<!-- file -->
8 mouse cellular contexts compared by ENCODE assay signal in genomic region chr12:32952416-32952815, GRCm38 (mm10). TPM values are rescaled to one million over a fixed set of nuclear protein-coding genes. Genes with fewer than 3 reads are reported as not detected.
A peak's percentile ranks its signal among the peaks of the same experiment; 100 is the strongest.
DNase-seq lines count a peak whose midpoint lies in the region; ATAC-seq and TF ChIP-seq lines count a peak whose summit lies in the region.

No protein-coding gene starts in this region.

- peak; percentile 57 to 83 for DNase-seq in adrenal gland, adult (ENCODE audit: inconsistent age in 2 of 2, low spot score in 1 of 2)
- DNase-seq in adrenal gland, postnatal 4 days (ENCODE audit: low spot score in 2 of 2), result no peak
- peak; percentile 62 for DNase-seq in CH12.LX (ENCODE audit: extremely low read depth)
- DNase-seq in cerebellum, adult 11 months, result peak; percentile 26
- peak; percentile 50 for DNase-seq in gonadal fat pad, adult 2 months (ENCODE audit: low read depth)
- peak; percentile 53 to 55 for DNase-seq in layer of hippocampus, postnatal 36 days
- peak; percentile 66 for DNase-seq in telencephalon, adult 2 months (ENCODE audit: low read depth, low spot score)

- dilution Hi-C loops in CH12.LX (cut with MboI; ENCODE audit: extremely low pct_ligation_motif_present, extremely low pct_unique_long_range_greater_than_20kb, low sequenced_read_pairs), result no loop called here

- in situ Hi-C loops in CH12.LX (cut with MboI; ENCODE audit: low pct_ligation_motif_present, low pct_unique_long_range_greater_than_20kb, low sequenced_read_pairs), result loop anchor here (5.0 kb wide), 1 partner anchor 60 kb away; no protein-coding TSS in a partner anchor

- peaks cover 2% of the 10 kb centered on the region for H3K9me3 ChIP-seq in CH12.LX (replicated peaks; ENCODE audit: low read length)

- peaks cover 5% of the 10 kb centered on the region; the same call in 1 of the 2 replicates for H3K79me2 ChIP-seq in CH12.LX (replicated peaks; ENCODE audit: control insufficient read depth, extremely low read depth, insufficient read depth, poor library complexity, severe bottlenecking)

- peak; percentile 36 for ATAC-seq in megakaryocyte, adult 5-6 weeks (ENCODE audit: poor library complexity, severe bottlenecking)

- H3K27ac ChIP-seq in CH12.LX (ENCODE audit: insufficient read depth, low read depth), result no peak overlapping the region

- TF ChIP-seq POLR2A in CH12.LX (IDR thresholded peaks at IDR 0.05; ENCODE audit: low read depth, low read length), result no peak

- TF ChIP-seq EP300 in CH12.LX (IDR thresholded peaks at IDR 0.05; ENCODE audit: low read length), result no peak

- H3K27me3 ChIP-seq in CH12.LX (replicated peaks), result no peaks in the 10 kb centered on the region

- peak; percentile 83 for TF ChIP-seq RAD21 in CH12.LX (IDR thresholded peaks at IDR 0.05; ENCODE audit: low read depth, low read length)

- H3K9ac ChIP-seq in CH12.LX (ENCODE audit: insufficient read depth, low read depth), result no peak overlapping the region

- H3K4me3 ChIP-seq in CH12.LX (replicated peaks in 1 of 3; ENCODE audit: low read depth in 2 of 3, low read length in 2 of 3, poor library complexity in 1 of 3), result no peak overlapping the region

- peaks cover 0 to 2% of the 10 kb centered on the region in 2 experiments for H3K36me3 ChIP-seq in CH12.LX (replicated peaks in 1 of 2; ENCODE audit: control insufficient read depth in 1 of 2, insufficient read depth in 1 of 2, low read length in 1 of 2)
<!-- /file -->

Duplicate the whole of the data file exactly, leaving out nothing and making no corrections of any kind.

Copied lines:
8 mouse cellular contexts compared by ENCODE assay signal in genomic region chr12:32952416-32952815, GRCm38 (mm10). TPM values are rescaled to one million over a fixed set of nuclear protein-coding genes. Genes with fewer than 3 reads are reported as not detected.
A peak's percentile ranks its signal among the peaks of the same experiment; 100 is the strongest.
DNase-seq lines count a peak whose midpoint lies in the region; ATAC-seq and TF ChIP-seq lines count a peak whose summit lies in the region.

No protein-coding gene starts in this region.

- peak; percentile 57 to 83 for DNase-seq in adrenal gland, adult (ENCODE audit: inconsistent age in 2 of 2, low spot score in 1 of 2)
- DNase-seq in adrenal gland, postnatal 4 days (ENCODE audit: low spot score in 2 of 2), result no peak
- peak; percentile 62 for DNase-seq in CH12.LX (ENCODE audit: extremely low read depth)
- DNase-seq in cerebellum, adult 11 months, result peak; percentile 26
- peak; percentile 50 for DNase-seq in gonadal fat pad, adult 2 months (ENCODE audit: low read depth)
- peak; percentile 53 to 55 for DNase-seq in layer of hippocampus, postnatal 36 days
- peak; percentile 66 for DNase-seq in telencephalon, adult 2 months (ENCODE audit: low read depth, low spot score)

- dilution Hi-C loops in CH12.LX (cut with MboI; ENCODE audit: extremely low pct_ligation_motif_present, extremely low pct_unique_long_range_greater_than_20kb, low sequenced_read_pairs), result no loop called here

- in situ Hi-C loops in CH12.LX (cut with MboI; ENCODE audit: low pct_ligation_motif_present, low pct_unique_long_range_greater_than_20kb, low sequenced_read_pairs), result loop anchor here (5.0 kb wide), 1 partner anchor 60 kb away; no protein-coding TSS in a partner anchor

- peaks cover 2% of the 10 kb centered on the region for H3K9me3 ChIP-seq in CH12.LX (replicated peaks; ENCODE audit: low read length)

- peaks cover 5% of the 10 kb centered on the region; the same call in 1 of the 2 replicates for H3K79me2 ChIP-seq in CH12.LX (replicated peaks; ENCODE audit: control insufficient read depth, extremely low read depth, insufficient read depth, poor library complexity, severe bottlenecking)

- peak; percentile 36 for ATAC-seq in megakaryocyte, adult 5-6 weeks (ENCODE audit: poor library complexity, severe bottlenecking)

- H3K27ac ChIP-seq in CH12.LX (ENCODE audit: insufficient read depth, low read depth), result no peak overlapping the region

- TF ChIP-seq POLR2A in CH12.LX (IDR thresholded peaks at IDR 0.05; ENCODE audit: low read depth, low read length), result no peak

- TF ChIP-seq EP300 in CH12.LX (IDR thresholded peaks at IDR 0.05; ENCODE audit: low read length), result no peak

- H3K27me3 ChIP-seq in CH12.LX (replicated peaks), result no peaks in the 10 kb centered on the region

- peak; percentile 83 for TF ChIP-seq RAD21 in CH12.LX (IDR thresholded peaks at IDR 0.05; ENCODE audit: low read depth, low read length)

- H3K9ac ChIP-seq in CH12.LX (ENCODE audit: insufficient read depth, low read depth), result no peak overlapping the region

- H3K4me3 ChIP-seq in CH12.LX (replicated peaks in 1 of 3; ENCODE audit: low read depth in 2 of 3, low read length in 2 of 3, poor library complexity in 1 of 3), result no peak overlapping the region

- peaks cover 0 to 2% of the 10 kb centered on the region in 2 experiments for H3K36me3 ChIP-seq in CH12.LX (replicated peaks in 1 of 2; ENCODE audit: control insufficient read depth in 1 of 2, insufficient read depth in 1 of 2, low read length in 1 of 2)